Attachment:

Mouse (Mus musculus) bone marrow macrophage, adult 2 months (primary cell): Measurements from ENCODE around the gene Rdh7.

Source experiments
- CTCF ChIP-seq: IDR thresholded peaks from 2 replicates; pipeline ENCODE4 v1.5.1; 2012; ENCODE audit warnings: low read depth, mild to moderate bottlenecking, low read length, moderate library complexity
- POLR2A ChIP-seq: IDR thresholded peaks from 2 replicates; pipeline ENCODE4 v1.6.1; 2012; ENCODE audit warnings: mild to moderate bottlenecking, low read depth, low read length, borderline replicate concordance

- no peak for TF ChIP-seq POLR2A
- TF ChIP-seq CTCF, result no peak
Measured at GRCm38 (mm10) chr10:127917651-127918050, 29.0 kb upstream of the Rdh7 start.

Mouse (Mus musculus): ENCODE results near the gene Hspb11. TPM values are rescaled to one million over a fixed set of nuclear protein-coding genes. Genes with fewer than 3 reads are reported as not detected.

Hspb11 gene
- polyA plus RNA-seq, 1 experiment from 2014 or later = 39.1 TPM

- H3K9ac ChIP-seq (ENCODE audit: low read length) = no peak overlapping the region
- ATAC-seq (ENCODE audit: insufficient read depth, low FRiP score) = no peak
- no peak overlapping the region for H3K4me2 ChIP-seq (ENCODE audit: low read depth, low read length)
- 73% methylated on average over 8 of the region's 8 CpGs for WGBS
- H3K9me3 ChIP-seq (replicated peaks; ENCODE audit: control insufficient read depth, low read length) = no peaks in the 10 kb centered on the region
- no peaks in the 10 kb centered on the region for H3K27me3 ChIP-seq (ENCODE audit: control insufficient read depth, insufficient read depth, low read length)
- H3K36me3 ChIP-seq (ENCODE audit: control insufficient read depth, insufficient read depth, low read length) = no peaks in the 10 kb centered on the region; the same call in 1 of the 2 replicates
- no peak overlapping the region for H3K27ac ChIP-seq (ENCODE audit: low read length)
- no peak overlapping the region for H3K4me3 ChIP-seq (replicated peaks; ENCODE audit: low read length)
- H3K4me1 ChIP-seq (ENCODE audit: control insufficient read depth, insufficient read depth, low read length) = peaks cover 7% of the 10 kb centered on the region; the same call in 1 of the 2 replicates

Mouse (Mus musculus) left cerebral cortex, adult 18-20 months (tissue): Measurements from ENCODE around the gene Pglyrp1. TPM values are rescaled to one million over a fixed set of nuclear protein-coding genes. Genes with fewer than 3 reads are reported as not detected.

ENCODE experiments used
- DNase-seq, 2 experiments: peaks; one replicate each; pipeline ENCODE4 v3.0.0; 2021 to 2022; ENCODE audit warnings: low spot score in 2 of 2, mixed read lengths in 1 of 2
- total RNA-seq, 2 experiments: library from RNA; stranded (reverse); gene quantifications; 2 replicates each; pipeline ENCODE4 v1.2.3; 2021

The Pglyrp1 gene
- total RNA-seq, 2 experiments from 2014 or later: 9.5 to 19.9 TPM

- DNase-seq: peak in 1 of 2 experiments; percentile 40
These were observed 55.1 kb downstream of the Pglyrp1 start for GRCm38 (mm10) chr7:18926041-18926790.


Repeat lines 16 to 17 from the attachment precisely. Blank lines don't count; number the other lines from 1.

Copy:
- no peaks in the 10 kb centered on the region for H3K27me3 ChIP-seq (ENCODE audit: control insufficient read depth, insufficient read depth, low read length)
- H3K36me3 ChIP-seq (ENCODE audit: control insufficient read depth, insufficient read depth, low read length) = no peaks in the 10 kb centered on the region; the same call in 1 of the 2 replicates